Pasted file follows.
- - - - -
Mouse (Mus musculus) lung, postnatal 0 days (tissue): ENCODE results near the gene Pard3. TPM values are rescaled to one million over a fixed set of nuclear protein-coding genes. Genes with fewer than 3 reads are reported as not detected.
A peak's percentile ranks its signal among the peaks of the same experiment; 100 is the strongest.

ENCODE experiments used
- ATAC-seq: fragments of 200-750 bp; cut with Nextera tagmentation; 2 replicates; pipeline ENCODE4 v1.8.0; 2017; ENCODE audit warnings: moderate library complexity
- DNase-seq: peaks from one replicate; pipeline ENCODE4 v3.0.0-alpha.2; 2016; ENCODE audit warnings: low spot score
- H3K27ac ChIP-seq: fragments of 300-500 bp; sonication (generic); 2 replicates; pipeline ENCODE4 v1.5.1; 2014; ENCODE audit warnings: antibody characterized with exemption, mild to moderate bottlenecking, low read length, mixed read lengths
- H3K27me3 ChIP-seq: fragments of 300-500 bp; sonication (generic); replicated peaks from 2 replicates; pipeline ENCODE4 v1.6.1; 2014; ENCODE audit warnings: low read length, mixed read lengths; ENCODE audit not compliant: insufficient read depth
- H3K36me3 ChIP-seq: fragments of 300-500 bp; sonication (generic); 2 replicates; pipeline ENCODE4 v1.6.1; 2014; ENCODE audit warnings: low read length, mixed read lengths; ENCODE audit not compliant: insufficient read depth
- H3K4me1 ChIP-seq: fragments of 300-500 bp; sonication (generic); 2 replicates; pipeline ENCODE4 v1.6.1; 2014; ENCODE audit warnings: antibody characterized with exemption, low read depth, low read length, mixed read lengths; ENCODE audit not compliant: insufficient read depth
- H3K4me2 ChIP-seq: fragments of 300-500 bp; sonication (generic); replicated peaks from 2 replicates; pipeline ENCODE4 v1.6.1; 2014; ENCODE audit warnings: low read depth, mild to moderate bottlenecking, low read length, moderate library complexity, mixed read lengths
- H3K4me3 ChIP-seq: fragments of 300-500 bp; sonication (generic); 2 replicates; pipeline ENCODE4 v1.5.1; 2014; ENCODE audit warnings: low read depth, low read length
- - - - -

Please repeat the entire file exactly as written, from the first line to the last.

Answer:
Mouse (Mus musculus) lung, postnatal 0 days (tissue): ENCODE results near the gene Pard3. TPM values are rescaled to one million over a fixed set of nuclear protein-coding genes. Genes with fewer than 3 reads are reported as not detected.
A peak's percentile ranks its signal among the peaks of the same experiment; 100 is the strongest.

ENCODE experiments used
- ATAC-seq: fragments of 200-750 bp; cut with Nextera tagmentation; 2 replicates; pipeline ENCODE4 v1.8.0; 2017; ENCODE audit warnings: moderate library complexity
- DNase-seq: peaks from one replicate; pipeline ENCODE4 v3.0.0-alpha.2; 2016; ENCODE audit warnings: low spot score
- H3K27ac ChIP-seq: fragments of 300-500 bp; sonication (generic); 2 replicates; pipeline ENCODE4 v1.5.1; 2014; ENCODE audit warnings: antibody characterized with exemption, mild to moderate bottlenecking, low read length, mixed read lengths
- H3K27me3 ChIP-seq: fragments of 300-500 bp; sonication (generic); replicated peaks from 2 replicates; pipeline ENCODE4 v1.6.1; 2014; ENCODE audit warnings: low read length, mixed read lengths; ENCODE audit not compliant: insufficient read depth
- H3K36me3 ChIP-seq: fragments of 300-500 bp; sonication (generic); 2 replicates; pipeline ENCODE4 v1.6.1; 2014; ENCODE audit warnings: low read length, mixed read lengths; ENCODE audit not compliant: insufficient read depth
- H3K4me1 ChIP-seq: fragments of 300-500 bp; sonication (generic); 2 replicates; pipeline ENCODE4 v1.6.1; 2014; ENCODE audit warnings: antibody characterized with exemption, low read depth, low read length, mixed read lengths; ENCODE audit not compliant: insufficient read depth
- H3K4me2 ChIP-seq: fragments of 300-500 bp; sonication (generic); replicated peaks from 2 replicates; pipeline ENCODE4 v1.6.1; 2014; ENCODE audit warnings: low read depth, mild to moderate bottlenecking, low read length, moderate library complexity, mixed read lengths
- H3K4me3 ChIP-seq: fragments of 300-500 bp; sonication (generic); 2 replicates; pipeline ENCODE4 v1.5.1; 2014; ENCODE audit warnings: low read depth, low read length